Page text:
FAQ
Hi all.

This is something I have been wondering for a while but can't find a
good answer by reading the code myself.

If you have a query like this:

( field:Value1 OR
field:Value2 OR
field:Value3 OR
... )

How many TermEnum / TermDocs scans should this execute?

(a) One per clause, or
(b) One for the entire boolean query?

I wonder because we do use a lot of queries of this nature, and I can't
find any direct evidence that they get logically merged, leading me to
believe that it's one per clause at present (and thus this becomes a
potential optimisation.)

Daniel


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  • Paul Elschot at Apr 7, 2009 at 7:20 am

    On Tuesday 07 April 2009 05:04:44 Daniel Noll wrote:
    Hi all.

    This is something I have been wondering for a while but can't find a
    good answer by reading the code myself.

    If you have a query like this:

    ( field:Value1 OR
    field:Value2 OR
    field:Value3 OR
    ... )

    How many TermEnum / TermDocs scans should this execute?

    (a) One per clause, or
    (b) One for the entire boolean query?
    One per clause.
    I wonder because we do use a lot of queries of this nature, and I can't
    find any direct evidence that they get logically merged, leading me to
    believe that it's one per clause at present (and thus this becomes a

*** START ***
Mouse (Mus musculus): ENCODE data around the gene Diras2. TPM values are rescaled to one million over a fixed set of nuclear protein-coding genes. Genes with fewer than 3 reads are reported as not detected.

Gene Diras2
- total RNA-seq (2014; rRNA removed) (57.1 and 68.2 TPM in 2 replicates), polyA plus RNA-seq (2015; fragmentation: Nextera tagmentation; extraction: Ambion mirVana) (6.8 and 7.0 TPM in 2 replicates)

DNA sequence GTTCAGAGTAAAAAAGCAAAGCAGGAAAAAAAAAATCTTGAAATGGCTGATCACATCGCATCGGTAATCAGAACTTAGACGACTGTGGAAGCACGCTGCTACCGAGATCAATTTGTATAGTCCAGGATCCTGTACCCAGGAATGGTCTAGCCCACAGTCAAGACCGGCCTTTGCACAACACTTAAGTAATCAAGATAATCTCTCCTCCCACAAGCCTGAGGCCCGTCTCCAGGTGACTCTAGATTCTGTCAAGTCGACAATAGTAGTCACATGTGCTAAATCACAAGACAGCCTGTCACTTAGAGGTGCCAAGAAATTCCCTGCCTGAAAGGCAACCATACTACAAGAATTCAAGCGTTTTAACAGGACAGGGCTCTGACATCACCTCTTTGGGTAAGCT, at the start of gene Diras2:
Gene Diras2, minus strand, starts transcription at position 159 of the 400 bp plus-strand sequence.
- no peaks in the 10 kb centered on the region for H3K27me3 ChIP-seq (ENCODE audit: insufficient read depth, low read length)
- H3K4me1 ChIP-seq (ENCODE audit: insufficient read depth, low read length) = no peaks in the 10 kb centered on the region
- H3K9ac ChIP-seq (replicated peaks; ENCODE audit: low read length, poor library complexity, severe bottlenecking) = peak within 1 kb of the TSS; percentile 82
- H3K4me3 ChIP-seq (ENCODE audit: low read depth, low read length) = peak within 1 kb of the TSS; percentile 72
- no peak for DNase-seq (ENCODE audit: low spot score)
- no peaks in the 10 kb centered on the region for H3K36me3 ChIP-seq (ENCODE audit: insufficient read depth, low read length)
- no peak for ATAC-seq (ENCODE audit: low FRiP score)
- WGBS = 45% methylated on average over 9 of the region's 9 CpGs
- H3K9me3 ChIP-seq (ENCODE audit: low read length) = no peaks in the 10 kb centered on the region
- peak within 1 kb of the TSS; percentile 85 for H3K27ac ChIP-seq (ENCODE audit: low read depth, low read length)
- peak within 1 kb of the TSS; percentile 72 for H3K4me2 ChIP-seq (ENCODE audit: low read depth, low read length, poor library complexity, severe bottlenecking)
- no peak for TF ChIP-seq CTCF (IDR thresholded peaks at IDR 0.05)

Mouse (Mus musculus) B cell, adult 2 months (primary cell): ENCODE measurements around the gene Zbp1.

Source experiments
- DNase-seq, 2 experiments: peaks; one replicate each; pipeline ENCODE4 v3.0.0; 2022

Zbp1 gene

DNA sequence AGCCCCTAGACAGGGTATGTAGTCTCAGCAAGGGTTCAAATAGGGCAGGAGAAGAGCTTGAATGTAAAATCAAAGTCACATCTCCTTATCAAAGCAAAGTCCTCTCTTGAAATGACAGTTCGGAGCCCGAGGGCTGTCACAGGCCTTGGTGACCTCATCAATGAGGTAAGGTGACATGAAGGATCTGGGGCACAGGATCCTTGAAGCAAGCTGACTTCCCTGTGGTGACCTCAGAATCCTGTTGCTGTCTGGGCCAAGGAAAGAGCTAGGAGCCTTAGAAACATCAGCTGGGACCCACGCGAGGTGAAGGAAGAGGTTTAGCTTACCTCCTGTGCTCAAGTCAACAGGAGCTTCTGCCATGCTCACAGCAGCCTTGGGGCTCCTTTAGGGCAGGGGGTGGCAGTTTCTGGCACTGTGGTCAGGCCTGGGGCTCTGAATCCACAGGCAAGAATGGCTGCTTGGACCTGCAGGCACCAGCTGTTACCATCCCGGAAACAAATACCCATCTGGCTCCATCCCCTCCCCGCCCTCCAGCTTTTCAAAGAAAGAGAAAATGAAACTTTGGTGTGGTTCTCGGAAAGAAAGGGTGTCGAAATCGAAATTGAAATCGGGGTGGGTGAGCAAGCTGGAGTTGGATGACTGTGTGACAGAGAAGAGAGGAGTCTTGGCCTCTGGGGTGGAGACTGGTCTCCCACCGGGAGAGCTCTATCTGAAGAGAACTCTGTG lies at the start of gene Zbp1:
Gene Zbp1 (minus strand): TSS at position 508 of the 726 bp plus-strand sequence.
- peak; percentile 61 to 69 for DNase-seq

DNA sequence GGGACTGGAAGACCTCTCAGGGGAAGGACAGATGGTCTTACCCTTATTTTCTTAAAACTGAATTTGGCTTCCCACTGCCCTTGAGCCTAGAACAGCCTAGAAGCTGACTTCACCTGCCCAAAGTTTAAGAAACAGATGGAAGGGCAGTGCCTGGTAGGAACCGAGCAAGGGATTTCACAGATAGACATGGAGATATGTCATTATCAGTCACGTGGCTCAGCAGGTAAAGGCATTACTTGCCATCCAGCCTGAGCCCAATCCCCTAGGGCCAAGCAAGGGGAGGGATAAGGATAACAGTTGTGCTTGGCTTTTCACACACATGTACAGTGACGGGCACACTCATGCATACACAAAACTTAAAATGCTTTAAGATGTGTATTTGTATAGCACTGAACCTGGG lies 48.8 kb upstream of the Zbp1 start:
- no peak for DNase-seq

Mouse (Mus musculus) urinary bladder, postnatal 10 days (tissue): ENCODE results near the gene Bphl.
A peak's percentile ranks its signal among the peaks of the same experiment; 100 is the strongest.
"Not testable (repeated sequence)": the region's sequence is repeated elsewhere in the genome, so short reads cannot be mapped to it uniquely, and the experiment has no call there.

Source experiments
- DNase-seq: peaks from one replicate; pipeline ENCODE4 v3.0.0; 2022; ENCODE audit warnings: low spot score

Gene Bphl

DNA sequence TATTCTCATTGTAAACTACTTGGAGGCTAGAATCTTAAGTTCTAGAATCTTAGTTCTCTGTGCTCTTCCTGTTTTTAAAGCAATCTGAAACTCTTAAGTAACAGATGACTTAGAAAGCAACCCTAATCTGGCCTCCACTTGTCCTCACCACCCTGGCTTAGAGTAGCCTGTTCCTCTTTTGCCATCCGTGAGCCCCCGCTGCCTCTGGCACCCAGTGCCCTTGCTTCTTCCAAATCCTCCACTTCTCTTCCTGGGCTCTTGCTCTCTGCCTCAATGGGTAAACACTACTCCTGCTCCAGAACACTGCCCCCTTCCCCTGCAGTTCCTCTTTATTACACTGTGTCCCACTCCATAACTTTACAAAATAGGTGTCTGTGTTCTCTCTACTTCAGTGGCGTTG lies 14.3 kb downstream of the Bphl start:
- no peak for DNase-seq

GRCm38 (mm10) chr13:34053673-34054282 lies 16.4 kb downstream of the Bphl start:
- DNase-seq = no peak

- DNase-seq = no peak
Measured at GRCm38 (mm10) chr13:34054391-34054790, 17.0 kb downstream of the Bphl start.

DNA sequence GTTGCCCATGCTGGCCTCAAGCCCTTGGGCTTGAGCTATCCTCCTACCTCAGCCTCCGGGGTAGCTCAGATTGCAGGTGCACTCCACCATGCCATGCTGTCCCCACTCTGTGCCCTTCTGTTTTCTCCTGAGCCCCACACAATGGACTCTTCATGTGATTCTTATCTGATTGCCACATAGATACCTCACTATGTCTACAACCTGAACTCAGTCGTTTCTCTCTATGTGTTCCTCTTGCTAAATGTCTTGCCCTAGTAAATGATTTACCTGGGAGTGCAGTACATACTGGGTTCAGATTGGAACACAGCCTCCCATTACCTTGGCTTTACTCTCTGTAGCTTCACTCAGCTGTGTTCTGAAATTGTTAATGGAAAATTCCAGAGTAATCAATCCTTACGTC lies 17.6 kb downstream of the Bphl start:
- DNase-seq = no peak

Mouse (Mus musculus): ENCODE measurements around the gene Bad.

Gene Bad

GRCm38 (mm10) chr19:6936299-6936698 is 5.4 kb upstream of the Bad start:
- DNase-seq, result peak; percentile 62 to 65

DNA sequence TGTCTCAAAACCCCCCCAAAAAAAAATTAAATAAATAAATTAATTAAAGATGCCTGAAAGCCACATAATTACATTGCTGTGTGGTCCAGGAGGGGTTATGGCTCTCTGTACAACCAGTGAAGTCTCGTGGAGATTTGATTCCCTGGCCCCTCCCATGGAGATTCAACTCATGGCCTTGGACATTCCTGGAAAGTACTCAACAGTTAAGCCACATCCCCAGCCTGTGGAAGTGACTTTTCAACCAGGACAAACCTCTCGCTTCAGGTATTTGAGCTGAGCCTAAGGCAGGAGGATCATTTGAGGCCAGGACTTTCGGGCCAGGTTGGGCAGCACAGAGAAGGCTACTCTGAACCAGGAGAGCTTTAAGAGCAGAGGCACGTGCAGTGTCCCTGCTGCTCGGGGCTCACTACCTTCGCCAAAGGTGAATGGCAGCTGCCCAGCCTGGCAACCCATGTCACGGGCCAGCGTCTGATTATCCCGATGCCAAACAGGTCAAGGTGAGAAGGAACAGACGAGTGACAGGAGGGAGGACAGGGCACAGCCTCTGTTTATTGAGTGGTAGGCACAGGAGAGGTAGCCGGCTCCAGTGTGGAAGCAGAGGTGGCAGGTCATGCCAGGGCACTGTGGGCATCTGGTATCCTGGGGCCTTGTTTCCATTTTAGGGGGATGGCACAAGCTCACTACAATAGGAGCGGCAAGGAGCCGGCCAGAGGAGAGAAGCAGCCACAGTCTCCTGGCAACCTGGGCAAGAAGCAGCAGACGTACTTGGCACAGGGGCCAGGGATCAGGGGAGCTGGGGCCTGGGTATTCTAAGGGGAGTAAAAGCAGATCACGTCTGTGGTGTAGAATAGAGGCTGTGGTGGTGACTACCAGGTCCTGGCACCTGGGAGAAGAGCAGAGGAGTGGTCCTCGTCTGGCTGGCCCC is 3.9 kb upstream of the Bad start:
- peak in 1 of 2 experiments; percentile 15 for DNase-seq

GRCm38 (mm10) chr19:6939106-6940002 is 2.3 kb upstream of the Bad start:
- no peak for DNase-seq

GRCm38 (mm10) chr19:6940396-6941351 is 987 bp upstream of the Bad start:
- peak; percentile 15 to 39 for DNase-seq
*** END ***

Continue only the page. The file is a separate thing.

potential optimisation.)
    The problem is not only in the scanning of the TermDocs, but also in
    the merging by docId (on a heap) that has to take place when more of them
    are used at the same time during the query search.

    Some optimisations are already in place:
    - By allowing docs scored out of order, most top level OR queries
    can be merged with a faster algorithm (distributive sort over docId ranges)
    using the term frequencies (see BooleanQuery.setAllowDocsOutOfOrder())
    - Various Filters that merge into a bitset, using a single TermDocs
    and ignoring term frequencies, (see MultiTermQuery.getFilter()).
    - The new TrieRangeFilter that premerges ranges at indexing time,
    also ignoring term frequencies.

    Using the TermDocs one by one has another advantage in that it
    reduces disk seek distances in the index. This is noticeable when
    disks have heads that take more time to move longer distances.
    SSD's don't have moving heads, so they have smaller performance
    differences between merging into a bitset, by distributive sort,
    and by a heap.

    For the time being, Lucene does not have a low level facility for key values
    that occur at most once per document field, so for these it normally helps
    to use a Filter.

    Regards,
    Paul Elschot

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postedApr 7, '09 at 3:04a
activeApr 7, '09 at 7:20a
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